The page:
When strategising, do not think of coverage or the kind of modules that would do justice. Think instead of the business outcomes that would be sought by the leadership and how L&D can enable them. As Uber Guru Steven Covey had said, start with the end in mind. While keeping the end in mind, it would be good to map L&D not just as learning, but a spectrum of experiences that employees are likely to go through. If well designed, it will be a sought after journey that every employee would like to be a part of. It would enthuse and motivate.


Design for Application


As the ADDIE model suggests, the Design element comes next. From experience, this author would like to suggest to be humble and bite as much as can be chewed with ease. Too often, L&D planners make an ambitious land grab, which remains unfulfilled at the end of the year. Think Application. Do what can be done well and with relative ease. Let the Astronauts seek the moon, L&D professionals would do well to remain grounded. There have been instances where in comprehensive programmes have been rolled out for particular profiles such as Managers, which comprise more than 100 hours of Learning in a year, and by the year-end, only a fraction of the target group could achieve it, due to the extensive prior occupation. Such unrealistic planning results in L&D initiatives losing credibility in the organisation.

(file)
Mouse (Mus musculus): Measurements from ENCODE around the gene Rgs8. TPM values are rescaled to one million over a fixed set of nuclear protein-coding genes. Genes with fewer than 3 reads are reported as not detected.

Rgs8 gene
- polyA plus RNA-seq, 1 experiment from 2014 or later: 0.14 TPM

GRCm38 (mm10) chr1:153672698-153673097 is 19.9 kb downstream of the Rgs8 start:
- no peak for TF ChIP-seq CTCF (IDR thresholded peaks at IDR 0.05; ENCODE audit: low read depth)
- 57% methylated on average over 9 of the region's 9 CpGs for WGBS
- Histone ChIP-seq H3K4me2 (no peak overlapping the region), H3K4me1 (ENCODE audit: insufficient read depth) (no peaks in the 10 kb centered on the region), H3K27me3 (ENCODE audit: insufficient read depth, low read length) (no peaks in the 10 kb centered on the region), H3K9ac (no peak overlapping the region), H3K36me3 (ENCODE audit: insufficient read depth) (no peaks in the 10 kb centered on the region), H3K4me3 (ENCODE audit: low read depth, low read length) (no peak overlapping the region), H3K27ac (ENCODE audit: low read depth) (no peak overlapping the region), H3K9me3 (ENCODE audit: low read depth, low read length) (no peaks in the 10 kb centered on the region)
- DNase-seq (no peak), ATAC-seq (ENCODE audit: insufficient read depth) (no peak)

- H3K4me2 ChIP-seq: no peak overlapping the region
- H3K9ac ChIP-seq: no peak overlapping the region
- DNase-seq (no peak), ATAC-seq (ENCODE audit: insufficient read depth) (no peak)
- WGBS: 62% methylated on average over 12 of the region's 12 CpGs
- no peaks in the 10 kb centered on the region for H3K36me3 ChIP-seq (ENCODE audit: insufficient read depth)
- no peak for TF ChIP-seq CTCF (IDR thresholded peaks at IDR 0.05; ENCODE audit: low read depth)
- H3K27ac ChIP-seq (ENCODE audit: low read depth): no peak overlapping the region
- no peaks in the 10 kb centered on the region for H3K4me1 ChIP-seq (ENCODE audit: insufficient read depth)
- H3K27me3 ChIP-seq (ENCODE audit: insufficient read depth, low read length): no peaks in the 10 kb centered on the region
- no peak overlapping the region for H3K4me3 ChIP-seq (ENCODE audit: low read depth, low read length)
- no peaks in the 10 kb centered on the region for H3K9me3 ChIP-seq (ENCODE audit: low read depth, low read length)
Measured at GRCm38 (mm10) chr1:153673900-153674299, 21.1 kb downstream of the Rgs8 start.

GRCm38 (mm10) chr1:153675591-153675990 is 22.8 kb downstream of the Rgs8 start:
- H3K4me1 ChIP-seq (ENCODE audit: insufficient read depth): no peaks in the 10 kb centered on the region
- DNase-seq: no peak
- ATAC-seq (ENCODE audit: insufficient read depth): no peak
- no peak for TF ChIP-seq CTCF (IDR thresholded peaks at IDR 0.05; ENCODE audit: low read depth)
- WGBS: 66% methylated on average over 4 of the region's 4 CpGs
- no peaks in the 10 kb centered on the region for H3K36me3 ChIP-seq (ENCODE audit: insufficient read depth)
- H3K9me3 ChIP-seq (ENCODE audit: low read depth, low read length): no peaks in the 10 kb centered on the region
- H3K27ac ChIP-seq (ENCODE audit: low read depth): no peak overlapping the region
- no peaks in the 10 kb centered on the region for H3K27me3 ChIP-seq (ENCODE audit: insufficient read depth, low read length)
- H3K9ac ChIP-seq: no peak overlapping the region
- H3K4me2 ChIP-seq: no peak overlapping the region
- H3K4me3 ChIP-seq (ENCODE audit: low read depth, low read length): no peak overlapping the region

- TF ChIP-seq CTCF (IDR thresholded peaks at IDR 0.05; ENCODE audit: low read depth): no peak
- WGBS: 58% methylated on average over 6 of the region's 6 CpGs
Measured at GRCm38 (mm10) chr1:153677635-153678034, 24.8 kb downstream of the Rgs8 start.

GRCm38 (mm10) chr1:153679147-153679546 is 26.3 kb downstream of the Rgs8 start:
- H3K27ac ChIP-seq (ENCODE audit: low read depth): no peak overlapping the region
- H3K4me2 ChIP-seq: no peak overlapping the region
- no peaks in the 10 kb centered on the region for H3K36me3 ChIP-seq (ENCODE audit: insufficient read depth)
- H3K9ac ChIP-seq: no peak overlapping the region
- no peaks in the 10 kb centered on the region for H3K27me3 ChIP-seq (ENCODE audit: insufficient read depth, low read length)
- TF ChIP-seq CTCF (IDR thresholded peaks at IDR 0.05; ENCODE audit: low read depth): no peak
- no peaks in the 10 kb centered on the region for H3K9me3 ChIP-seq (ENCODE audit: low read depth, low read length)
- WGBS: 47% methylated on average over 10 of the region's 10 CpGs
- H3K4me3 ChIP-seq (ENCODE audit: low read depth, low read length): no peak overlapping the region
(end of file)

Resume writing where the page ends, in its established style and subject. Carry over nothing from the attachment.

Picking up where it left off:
Sustain the Momentum


Learning is good, but sustaining it is another story. The key is not to structure it as a series of individual events, but as a process, which involves Training Delivery in Classrooms, through virtual platforms, embedding it in the PMS, recognising Learners with X number of hours, and most of all, enmeshing it in on-the-job Learning, where it becomes unavoidable.




Socialisation of learning is the surest way to ensure seamless sustenance. There has been a spectacular rise in the number of Learning sessions being attended by people during the Lockdown, thanks also to the meteoric rise of EdTech platforms such as Zoom, Google Hangouts, etc. This has made Learning possible, anytime and from anywhere. More importantly, Learning is available in short, convenient capsules, rather than elaborately planned events.


Measure and Celebrate


And now, Drucker springs eternal, what gets measured, gets done. The impact of Learning is, of course, notoriously difficult to enumerate. In an age where advanced Analytics is ruling the roost, not being able to flick a number capturing the rupees saved, additional revenue earned or the degree of organisational capability enhanced, is a bit of a dampener. While, of course, one can go the full length of the Kirkpatrick Model and churn out numbers, it is never too easy and depends a lot on help from other departments and stakeholders. Instead, try to capture the impact of Learning. Put up anecdotal inputs, ask the Leaders to speak up in support, organise Learning Road Shows in the organisation, publish your own e-Newsletter. In short, make a splash, create an aspirational value, which employees appreciate and seek out.


Big Picture Thinking


When strategising Learning, we often suffer from the oversight that Learning is about Learning. It is, but it needs to be aligned to and embedded in the organisational context- its growth strategy, its vision and its values. If that is ensured, L&D will not be a parallel department, cocooned in its silo, but go with the ebb and flow of organisational priorities.


Saloni has learned that lesson now, and she is back to being the great enabler she always was.



Dipankar Das is the author of Cracking the CSAT Code at the Call Centre. He has worked in diverse organizations, including Genpact, Concentrix and for the Tatas. He is currently Vice President and Global Head of Skill Development at iSON Experiences.